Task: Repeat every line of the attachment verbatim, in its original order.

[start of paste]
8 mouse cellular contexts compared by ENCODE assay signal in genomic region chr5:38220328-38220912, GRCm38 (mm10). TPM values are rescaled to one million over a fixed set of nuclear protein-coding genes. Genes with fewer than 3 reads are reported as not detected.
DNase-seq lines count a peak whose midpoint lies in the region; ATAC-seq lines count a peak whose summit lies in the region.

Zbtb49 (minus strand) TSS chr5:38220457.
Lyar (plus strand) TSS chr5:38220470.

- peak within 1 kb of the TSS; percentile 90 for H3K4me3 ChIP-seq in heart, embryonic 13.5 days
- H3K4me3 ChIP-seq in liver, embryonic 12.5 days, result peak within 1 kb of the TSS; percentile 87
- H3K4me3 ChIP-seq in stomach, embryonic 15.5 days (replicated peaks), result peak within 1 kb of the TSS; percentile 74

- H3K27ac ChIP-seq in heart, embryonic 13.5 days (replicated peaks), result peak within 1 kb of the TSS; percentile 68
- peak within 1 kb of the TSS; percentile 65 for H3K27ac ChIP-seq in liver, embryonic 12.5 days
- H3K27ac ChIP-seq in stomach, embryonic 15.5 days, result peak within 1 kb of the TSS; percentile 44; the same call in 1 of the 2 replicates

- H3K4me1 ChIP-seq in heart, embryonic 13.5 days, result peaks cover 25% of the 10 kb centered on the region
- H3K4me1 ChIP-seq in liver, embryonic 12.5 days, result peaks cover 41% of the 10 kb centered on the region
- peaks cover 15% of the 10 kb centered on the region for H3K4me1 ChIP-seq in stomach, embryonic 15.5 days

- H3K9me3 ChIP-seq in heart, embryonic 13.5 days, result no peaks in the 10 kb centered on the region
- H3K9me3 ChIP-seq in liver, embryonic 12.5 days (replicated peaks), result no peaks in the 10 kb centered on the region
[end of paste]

8 mouse cellular contexts compared by ENCODE assay signal in genomic region chr5:38220328-38220912, GRCm38 (mm10). TPM values are rescaled to one million over a fixed set of nuclear protein-coding genes. Genes with fewer than 3 reads are reported as not detected.
DNase-seq lines count a peak whose midpoint lies in the region; ATAC-seq lines count a peak whose summit lies in the region.

Zbtb49 (minus strand) TSS chr5:38220457.
Lyar (plus strand) TSS chr5:38220470.

- peak within 1 kb of the TSS; percentile 90 for H3K4me3 ChIP-seq in heart, embryonic 13.5 days
- H3K4me3 ChIP-seq in liver, embryonic 12.5 days, result peak within 1 kb of the TSS; percentile 87
- H3K4me3 ChIP-seq in stomach, embryonic 15.5 days (replicated peaks), result peak within 1 kb of the TSS; percentile 74

- H3K27ac ChIP-seq in heart, embryonic 13.5 days (replicated peaks), result peak within 1 kb of the TSS; percentile 68
- peak within 1 kb of the TSS; percentile 65 for H3K27ac ChIP-seq in liver, embryonic 12.5 days
- H3K27ac ChIP-seq in stomach, embryonic 15.5 days, result peak within 1 kb of the TSS; percentile 44; the same call in 1 of the 2 replicates

- H3K4me1 ChIP-seq in heart, embryonic 13.5 days, result peaks cover 25% of the 10 kb centered on the region
- H3K4me1 ChIP-seq in liver, embryonic 12.5 days, result peaks cover 41% of the 10 kb centered on the region
- peaks cover 15% of the 10 kb centered on the region for H3K4me1 ChIP-seq in stomach, embryonic 15.5 days

- H3K9me3 ChIP-seq in heart, embryonic 13.5 days, result no peaks in the 10 kb centered on the region
- H3K9me3 ChIP-seq in liver, embryonic 12.5 days (replicated peaks), result no peaks in the 10 kb centered on the region